Harry Potter and the Half Blood Prince Chapters 25 & 26

Let’s look at the ways Voldemort stores/guards his six horcruxes (listed below chronologically in the order in which they were made):

  1. Tom Riddle’s diary – he gives it to Lucius Malfoy to safeguard
  2. Marvolo Gaunt’s ring – he leaves under a floorboard in the dilapidated Gaunt house
  3. Helga Hufflepuff’s cup – he gives it to Bellatrix Lestrange to safeguard
  4. Salazar Slytherin’s locket – he hides it in an epic, well defended cave that is akin to a video game boss battle
  5. Rowena Ravenclaw’s diadem – he hides it in the Hogwarts Room of Requirement
  6. Nagini – he keeps her close to him

He employs multiple storage strategies, which seems smart; that way, even if someone catches onto one of his strategies, they won’t necessarily be able to figure out the others. Some of his four different strategies make more sense than others, though:

Strategy 1: lend a horcrux to a trusted lieutenant for safekeeping. This doesn’t really seem in keeping with Voldemort’s character. He is incapable of trust so I can’t really see him letting something so precious be the charge of anyone other than himself. It also isn’t a great strategy because it is vulnerable to betrayal by or ineptitude of his followers.
Strategy 2: hide a horcrux in a place that is meaningful to him but inconspicuous to anyone else. This strategy is really smart and is really hard to crack. Harry only really finds the diadem due to plot convenience.
Strategy 3: hide a horcrux in a well defended, grandiose fortress. This strategy seems very in keeping with Voldemort’s character – what good is a trophy without an epic trophy case? It isn’t as smart as the previous strategy but, when you’re one of the most powerful wizards in the world and therefore likely to be capable of magicking very strong defenses, it does make sense to lean on your strengths.
Strategy 4: keep a horcrux very close to himself. This makes no sense objectively; the entire point of distributing your potential points of failure is to, well, distribute them. If Voldy’s body gets killed, he needs his failsafes that will revive him to be, well, safe. If they are near him, it exponentially increases the likelihood that they too will be wiped out. Here again, though, when you are one of the most powerful wizards in the world, you can’t be blamed too much for your confidence in your ability to protect a horcrux that is near you.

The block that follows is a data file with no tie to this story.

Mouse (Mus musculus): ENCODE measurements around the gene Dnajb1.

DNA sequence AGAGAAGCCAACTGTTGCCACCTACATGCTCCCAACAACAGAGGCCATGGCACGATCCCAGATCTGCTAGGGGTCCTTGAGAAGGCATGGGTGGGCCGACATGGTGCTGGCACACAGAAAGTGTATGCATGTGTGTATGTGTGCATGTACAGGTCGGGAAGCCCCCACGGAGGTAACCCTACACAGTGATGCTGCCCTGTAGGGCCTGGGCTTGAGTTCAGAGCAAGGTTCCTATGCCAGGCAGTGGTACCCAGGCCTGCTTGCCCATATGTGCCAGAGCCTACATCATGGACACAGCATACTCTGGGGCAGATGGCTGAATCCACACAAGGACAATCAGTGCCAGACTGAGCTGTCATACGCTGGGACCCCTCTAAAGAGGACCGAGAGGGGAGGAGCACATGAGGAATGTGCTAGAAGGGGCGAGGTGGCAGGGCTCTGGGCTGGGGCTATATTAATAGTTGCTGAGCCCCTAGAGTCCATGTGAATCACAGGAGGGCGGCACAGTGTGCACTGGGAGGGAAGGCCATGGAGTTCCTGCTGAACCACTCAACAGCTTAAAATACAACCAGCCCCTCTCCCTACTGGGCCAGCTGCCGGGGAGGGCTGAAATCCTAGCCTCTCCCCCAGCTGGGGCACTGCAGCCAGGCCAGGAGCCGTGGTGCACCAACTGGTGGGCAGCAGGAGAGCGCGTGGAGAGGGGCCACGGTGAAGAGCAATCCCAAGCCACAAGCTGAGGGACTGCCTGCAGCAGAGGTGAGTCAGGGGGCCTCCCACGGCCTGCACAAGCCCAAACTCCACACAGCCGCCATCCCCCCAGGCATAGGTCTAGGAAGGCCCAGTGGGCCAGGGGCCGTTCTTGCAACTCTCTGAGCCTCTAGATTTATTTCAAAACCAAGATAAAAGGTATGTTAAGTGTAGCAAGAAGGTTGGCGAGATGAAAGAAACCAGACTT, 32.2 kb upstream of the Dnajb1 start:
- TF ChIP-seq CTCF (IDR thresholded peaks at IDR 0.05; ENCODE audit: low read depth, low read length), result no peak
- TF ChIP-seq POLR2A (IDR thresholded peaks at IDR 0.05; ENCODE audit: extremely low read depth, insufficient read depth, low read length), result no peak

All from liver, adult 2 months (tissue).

All this is to say that I think Voldy would have been better off employing more of Strategy 2. However, I think it would have been more in keeping with his character for him to have employed more of Strategy 3 – and frankly I would have found that to be really interesting! Imagine what kinds of other epicly defended fortresses Voldy might have created in addition to the cave! Either way, he should have eliminated Strategies 1 and 4 altogether.
• Is it me or do the hurdles in the cave seem sort of . . . arbitrary? Cut your hand open . . . find the invisible boat chain . . . fight off inferi . . . really only drinking the poison seems to serve the plot while the others seem sort of ancillary. Or perhaps I’m missing something?
• Unrelated thought about the death of Harry’s parents: why didn’t they just disapparate once Voldy arrived? Or at the least, why didn’t Lily disapparate with Harry whilst Voldy dispatched James? It seems like if you were in hiding from someone, you would have a quick exit plan in place in the event that you were found!

Published by Bryan Guido Hassin

These are the musings of a global entrepeneur and leader building the sustainabile, prosperous, equitable future. This blog began as a way to document my experience during the IMD MBA in Switzerland and now is the place where I publish eclectic thoughts on climatetech, business, politics, fitness, entertainment, travel, wine, sports, and . . . whatever else is top of mind.

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